Perhaps it’s time to move somewhere else? A useful first step is comparative homicide rates by country, world wide (2012). Globalpost offers possibly (?) useful listing of the cheapest and most expensive places in the world to get your drugs. How others see us: 10 Japanese Travel Tips for Visiting America (#4: Nobody is impressed by how much you can drink.) Know your competition: here are 10 great entrants from The 2014 National Geographic Traveler Photo Contest (one taken with an iPhone!). Do you know the difference between a cruise liner and an ocean liner? Or what a bulbous bow is? All that, and some fine photos on Twisted Sifter. Either liner sounds way better than this, the least appealing form of transport you’ve ever seen. And on Reddit, a guy posts the story of meeting – and losing- love of life while travelling. Love of life shows up and posts back. Awww.
“It’s just a little bug in the system.” Some bugs are harmful, some are amusing, and some are helpful. It all depends on the colour of hat you’re wearing. Heartbleed is the big one this week, so you can either read Mashable on “The Passwords You Need to Change Right Now”, or The Guardian’s “Don’t Rush To Update Passwords, Security Experts Warn .” A man in China found a bug that allowed him to use his first-class airline ticket to get free meals in airport’s VIP lounge for almost a year…and then get a refund on the ticket. Learn the bug trick Dropbox uses to know when you’re sharing copyrighted stuff without actually looking at your stuff (and compress your files to get around them.) Here’s the website that will let you watch any sports event live, free. A little bug in the weather system results in the stunning photo of a tornado approaching a minor league baseball game. And a bigger bug in the military system: after Iraq and Afghanistan nearly 1 million soldiers traumatized with PTSD.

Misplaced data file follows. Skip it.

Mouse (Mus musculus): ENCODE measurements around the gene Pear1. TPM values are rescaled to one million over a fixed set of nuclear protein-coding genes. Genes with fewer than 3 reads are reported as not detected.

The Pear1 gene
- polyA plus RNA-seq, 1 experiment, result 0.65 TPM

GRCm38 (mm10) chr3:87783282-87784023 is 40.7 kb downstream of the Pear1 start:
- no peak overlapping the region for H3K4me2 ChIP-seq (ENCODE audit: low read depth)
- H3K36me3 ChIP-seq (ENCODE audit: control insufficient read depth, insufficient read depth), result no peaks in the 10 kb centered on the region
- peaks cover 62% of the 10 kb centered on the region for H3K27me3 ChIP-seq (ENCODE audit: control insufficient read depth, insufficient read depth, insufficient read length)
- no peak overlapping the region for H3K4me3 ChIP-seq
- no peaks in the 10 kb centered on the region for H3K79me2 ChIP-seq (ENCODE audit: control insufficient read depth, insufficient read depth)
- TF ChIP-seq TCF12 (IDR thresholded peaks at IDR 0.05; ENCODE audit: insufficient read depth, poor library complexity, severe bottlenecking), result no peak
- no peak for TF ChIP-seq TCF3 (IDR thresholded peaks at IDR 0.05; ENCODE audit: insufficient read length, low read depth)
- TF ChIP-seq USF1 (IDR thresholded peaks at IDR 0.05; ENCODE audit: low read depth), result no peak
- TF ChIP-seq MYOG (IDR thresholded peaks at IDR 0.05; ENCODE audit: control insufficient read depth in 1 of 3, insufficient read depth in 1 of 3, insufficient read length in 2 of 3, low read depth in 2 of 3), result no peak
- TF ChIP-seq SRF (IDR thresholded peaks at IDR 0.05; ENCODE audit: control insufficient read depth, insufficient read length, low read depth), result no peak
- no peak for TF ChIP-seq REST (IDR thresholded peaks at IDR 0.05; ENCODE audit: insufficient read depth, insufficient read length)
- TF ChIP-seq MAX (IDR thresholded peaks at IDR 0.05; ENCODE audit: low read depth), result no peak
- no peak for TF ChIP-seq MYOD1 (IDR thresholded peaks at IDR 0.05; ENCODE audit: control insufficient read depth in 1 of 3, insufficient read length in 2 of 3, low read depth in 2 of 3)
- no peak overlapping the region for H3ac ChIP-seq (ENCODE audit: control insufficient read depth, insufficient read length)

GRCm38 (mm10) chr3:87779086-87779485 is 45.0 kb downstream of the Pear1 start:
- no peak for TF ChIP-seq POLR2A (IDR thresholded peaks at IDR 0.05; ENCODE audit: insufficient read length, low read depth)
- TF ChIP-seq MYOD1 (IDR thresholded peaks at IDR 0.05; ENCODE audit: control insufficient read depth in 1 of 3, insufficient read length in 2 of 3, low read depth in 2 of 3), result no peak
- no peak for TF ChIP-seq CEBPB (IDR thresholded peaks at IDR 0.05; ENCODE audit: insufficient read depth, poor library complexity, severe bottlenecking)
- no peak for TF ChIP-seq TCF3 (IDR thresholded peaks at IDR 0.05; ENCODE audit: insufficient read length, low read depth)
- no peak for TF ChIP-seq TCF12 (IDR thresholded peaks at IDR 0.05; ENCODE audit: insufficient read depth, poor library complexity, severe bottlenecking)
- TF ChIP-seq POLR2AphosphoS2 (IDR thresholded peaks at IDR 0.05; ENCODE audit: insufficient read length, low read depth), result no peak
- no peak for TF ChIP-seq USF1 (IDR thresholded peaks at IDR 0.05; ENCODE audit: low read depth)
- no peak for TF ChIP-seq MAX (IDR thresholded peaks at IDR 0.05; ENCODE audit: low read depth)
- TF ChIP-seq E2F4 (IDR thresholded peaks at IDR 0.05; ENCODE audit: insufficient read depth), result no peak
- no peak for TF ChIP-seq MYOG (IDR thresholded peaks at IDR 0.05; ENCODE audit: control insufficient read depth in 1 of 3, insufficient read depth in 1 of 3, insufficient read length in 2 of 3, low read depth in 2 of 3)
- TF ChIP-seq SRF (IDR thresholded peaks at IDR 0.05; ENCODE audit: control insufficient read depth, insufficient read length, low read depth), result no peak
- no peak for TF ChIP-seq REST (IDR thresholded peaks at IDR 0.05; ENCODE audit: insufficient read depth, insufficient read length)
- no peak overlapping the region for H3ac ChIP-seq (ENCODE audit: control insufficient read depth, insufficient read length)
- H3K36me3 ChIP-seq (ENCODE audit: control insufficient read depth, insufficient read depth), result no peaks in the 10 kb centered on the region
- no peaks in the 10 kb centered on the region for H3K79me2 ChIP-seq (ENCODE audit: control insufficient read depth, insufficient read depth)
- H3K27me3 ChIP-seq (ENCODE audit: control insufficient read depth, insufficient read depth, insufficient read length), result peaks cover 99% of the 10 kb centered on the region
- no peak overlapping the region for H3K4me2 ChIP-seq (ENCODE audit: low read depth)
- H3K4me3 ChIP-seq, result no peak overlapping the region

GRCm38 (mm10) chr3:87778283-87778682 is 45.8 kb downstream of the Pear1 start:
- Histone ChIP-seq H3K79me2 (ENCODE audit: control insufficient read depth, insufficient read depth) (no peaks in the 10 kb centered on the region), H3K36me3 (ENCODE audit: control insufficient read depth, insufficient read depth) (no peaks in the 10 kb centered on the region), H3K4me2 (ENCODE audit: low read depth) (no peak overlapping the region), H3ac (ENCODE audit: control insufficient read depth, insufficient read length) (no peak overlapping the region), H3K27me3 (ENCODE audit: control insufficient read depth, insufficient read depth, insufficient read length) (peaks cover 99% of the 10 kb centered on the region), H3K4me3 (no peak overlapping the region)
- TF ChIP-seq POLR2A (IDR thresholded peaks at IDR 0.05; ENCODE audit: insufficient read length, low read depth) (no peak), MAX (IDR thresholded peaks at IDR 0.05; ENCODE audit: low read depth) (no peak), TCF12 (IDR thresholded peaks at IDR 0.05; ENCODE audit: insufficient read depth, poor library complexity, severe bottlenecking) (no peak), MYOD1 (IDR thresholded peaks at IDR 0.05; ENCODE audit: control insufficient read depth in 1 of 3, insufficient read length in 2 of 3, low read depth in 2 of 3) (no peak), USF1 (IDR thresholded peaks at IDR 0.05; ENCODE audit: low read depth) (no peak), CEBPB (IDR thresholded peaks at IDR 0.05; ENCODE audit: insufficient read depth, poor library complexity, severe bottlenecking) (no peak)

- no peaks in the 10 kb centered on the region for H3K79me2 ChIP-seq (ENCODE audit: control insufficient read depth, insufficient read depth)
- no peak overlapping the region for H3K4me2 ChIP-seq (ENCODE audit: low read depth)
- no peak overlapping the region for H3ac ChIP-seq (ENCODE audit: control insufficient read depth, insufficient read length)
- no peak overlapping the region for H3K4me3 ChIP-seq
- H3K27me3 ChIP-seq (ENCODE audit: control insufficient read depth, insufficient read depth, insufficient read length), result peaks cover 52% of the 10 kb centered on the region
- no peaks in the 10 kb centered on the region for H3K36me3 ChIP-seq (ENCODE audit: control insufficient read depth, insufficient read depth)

A selection of short and funny items. A class pranks their teacher for April fools’ day; teacher is very cool. Honey Maid Makes Love (and a Great Ad) Out of Homophobia. Eleven Weird Books that really exist (i.e. #6 Does God Ever Speak Through Cats?) If you ever have a lot of apples to peel, here’s how to use a power drill to peel them in seconds. Here’s a graphic showing the little-known fact that pregnant women are good sources of wifi. But the ne-plus-ultra is this great Generic Brand Video. Hilarious!
Sometimes when you try something really challenging, it works. Sometimes, not so much. Here’s a great video demonstrating the dangers of insecure high pressure cylinders in a highway accident. I think you’ll find it convincing. Some people do marvellous tricks and make it look easy– viewer discretion advised. Here’s a double backflip over a 180 ft wide halfpipe, and double something on a bicycle. Chance can make anything more challenging: this skydiver is almost struck by meteorite: his camera films it whizzing by. If you can find 11 like-minded friends, here’s a cool skipping-rope trick you can do. Or not. Everything is tougher the first time: here are 17 baby elephants learning how to use their trunks. (Tnx, Diana). The New Zealand All-Blacks perform their ritual dance, The Haka, in a rainstorm after winning the Hong Kong Sevens Tournament. Randall Rosenthal carves a block of wood so that it looks like a stack of magazines and papers; Bing Wright photographs sunsets, projects the images onto broken mirrors, then re-photographs the reflection; Liu Bolin paints his body to merge with his background. Go one, try to find him hidden in those Columbian bags. That’ll keep you going until the next issue, I suspect.